September 30, 2009

GoingGreen: Innovations in green tech

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Photo by Salem Kimble

By Salem Kimble
East Bay Green Tours

Earlier this month, amid the picturesque backdrop of the Cavallo Lodge in Sausalito, Calif., a flurry of venture capitalists and industry innovators came together at the GoingGreen Conference from AlwaysOn. There were all manner of industries represented, from cement that absorbs carbon (Novacem) to low frequency wireless technology for long range monitoring (On-Ramp Wireless) to completely architected materials (Nanosys) and everything in between.

In fact, there was so much going on, let’s break down a few of the more intriguing elements.

Smart designs for buildings

Project Frog, a slick and friendly outfit from San Francisco, showed off their super quick building construction from partially pre-fabricated buildings that minimize waste during construction, save 50 percent in energy once built, and go up in an incredible six weeks’ time. Their smart designs take into consideration the building process and include things like designing doors and walls to fit the size that the wall material is when sold. Their flagship installation is at Crissy Field in San Francisco.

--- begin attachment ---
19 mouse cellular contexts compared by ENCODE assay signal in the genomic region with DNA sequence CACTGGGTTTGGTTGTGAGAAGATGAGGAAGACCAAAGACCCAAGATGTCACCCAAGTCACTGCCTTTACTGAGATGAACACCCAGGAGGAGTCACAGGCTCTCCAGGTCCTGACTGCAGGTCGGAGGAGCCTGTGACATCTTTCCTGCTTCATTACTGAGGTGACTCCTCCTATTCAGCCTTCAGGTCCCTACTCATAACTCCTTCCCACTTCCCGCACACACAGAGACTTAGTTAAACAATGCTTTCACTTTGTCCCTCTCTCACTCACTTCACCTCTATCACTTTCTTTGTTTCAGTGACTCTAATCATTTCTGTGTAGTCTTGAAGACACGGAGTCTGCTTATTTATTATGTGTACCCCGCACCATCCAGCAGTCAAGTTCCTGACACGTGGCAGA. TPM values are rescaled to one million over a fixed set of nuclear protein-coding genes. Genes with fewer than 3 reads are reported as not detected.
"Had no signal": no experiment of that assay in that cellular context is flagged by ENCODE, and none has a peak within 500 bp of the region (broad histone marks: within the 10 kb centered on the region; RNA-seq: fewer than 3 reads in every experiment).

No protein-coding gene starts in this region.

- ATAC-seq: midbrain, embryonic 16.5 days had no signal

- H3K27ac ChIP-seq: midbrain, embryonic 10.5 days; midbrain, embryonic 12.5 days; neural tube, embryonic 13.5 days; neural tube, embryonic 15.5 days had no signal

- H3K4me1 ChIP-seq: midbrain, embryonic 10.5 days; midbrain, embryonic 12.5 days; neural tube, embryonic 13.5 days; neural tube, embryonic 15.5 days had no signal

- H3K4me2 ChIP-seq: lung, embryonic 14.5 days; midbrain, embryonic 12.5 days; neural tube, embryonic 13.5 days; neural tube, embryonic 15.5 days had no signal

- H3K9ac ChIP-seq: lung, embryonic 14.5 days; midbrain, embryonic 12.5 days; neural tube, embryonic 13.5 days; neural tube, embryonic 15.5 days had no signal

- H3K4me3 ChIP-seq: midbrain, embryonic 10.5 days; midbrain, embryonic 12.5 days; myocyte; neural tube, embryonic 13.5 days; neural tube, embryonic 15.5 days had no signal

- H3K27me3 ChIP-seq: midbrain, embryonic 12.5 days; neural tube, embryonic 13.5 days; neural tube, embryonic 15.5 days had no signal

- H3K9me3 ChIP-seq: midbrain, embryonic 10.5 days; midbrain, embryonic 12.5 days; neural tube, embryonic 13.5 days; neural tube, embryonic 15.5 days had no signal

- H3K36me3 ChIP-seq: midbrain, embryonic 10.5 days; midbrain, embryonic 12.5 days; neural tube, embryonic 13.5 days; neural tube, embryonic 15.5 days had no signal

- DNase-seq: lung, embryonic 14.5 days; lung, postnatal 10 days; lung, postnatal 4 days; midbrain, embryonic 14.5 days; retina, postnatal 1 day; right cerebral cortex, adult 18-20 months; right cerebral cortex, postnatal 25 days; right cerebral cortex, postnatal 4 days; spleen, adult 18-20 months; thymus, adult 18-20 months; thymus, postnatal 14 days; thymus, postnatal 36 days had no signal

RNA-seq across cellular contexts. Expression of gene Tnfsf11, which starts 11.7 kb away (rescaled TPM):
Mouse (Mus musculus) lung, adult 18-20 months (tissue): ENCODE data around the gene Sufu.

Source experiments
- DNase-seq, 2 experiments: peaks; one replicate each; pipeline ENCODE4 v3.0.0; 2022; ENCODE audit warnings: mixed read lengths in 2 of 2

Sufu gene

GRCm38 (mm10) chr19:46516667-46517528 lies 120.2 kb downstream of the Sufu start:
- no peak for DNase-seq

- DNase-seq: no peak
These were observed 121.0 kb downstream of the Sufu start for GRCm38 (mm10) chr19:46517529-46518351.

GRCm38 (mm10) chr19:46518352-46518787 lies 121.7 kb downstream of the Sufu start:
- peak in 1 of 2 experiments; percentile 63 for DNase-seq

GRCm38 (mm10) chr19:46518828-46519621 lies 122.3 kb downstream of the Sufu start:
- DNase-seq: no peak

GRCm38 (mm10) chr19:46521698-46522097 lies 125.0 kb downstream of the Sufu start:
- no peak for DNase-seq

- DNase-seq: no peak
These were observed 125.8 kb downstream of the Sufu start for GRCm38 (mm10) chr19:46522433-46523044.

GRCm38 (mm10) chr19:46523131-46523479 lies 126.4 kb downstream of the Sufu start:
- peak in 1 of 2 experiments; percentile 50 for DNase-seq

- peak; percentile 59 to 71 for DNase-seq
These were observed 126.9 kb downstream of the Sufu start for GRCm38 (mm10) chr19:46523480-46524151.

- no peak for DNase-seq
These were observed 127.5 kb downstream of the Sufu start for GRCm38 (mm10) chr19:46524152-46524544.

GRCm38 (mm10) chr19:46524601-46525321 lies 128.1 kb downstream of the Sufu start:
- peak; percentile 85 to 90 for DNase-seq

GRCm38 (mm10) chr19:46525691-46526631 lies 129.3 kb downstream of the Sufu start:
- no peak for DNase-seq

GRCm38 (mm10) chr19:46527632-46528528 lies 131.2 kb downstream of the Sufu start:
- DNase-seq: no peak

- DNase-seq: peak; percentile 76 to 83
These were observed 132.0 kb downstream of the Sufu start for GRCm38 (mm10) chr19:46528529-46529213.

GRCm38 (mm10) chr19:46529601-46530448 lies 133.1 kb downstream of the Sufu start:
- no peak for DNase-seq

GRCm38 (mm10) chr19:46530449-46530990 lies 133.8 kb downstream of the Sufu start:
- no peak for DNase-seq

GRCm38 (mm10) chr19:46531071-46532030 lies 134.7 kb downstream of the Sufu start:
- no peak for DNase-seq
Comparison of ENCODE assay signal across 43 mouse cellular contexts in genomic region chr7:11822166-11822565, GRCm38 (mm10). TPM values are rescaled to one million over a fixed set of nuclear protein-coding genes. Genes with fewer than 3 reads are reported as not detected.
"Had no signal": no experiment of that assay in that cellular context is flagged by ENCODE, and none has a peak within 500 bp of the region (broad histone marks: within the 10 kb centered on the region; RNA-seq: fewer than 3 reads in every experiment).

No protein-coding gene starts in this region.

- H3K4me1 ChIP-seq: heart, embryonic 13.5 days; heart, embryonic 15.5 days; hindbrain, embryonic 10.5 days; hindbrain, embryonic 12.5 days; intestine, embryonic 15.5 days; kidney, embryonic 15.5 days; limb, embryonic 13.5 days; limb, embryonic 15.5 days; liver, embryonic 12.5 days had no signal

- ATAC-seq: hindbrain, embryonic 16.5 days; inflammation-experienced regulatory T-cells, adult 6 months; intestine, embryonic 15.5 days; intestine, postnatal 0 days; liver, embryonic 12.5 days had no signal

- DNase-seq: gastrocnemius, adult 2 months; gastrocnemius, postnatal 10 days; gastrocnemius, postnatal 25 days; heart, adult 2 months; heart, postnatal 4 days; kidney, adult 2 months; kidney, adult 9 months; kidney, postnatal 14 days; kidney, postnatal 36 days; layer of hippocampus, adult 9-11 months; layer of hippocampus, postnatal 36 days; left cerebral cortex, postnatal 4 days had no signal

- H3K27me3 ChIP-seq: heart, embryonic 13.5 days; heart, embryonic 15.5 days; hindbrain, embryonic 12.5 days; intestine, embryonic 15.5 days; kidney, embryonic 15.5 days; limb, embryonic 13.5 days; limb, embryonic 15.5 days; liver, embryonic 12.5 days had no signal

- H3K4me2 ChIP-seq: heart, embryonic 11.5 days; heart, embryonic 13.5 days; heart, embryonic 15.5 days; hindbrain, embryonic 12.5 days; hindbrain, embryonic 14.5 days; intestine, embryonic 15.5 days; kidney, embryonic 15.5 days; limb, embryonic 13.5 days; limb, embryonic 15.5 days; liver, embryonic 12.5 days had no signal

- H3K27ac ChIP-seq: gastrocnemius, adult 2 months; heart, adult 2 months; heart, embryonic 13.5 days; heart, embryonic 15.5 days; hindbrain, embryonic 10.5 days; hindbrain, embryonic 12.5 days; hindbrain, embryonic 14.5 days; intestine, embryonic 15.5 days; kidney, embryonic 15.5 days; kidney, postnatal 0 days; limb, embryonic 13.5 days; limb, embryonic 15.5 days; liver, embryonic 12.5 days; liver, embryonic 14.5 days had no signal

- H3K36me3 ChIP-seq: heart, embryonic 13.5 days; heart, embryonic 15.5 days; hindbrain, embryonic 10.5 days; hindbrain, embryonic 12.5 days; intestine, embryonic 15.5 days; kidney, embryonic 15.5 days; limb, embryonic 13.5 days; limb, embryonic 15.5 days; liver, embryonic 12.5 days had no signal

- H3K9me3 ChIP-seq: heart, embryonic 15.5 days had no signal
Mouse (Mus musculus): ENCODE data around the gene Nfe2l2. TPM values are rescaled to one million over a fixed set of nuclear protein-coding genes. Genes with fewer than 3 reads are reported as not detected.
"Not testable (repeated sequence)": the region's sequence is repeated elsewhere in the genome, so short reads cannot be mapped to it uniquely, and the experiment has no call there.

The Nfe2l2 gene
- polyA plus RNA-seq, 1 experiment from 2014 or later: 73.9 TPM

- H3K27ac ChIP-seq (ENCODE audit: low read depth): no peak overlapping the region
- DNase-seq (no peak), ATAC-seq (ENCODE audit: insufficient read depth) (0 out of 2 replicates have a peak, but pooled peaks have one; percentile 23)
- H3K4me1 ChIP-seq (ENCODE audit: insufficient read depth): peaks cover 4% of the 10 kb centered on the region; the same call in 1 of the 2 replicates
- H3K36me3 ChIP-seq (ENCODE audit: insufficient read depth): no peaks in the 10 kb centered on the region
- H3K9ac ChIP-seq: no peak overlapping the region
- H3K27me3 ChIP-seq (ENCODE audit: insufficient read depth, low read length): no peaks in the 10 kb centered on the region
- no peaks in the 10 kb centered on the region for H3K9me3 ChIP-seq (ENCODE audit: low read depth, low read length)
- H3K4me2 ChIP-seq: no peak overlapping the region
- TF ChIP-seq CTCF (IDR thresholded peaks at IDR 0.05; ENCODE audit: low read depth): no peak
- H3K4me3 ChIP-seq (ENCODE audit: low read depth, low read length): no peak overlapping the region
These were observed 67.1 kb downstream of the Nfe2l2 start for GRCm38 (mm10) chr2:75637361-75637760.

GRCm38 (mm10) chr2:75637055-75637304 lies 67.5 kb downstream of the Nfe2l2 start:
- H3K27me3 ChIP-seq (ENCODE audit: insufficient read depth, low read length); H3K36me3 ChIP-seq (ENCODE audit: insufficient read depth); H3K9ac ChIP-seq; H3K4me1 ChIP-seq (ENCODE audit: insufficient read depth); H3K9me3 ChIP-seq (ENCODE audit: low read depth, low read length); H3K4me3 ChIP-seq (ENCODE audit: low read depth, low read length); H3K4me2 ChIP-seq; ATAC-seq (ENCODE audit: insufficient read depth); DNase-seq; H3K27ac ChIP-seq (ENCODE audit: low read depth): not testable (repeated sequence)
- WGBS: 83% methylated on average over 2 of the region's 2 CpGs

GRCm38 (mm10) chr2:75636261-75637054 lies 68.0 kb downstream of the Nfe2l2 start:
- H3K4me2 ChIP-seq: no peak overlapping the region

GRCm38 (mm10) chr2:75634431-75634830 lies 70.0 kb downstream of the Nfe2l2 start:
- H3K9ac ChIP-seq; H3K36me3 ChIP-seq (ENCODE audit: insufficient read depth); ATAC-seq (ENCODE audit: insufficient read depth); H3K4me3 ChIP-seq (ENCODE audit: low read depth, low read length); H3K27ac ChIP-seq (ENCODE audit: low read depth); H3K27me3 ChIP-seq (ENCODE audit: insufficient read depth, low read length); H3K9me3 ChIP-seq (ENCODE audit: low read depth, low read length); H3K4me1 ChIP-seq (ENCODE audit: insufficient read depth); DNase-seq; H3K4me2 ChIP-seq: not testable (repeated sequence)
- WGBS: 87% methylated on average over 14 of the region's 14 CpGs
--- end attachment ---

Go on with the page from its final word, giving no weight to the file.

Buildings are important, but perhaps more intriguing are the people who are re-engineering the building blocks themselves, as Novacem has done. They have an alternative to Portland cement (standard material used in the majority of construction) that has a lighter carbon footprint at the outset and over the long term. Says Novacem’s Stewart Evans, “The big win is that Novacem has the potential to not only remove the 5 percent [of carbon] from creation [of the cement] but to take out 4 percent of carbon [from the atmosphere] over time.” Continue reading

August 4, 2008

Reduce your carbon footprint


Interview with ZeroFootprint from JD Lasica on Vimeo.

JD LasicaHere’s a 4 1/2-minute video interview with Deborah Kaplan, executive director of Zerofootprint.net, an amazing organization based in Toronto and devoted to help organizations, cities and individuals recognize their carbon footprint and take specific measures to help reduce climate change. The interview was conducted at the Stanford Summit in July 2008.

They’re working with the cities of Toronto, Seattle, Edmonton and Ottawa to help citizens reduce their carbon footprints. For starters, check out their One Minute Calculator.

Watch video in H.264 (QuickTime) on Ourmedia
Watch video in Flash on Vimeo

Cross-posted to Socialmedia.biz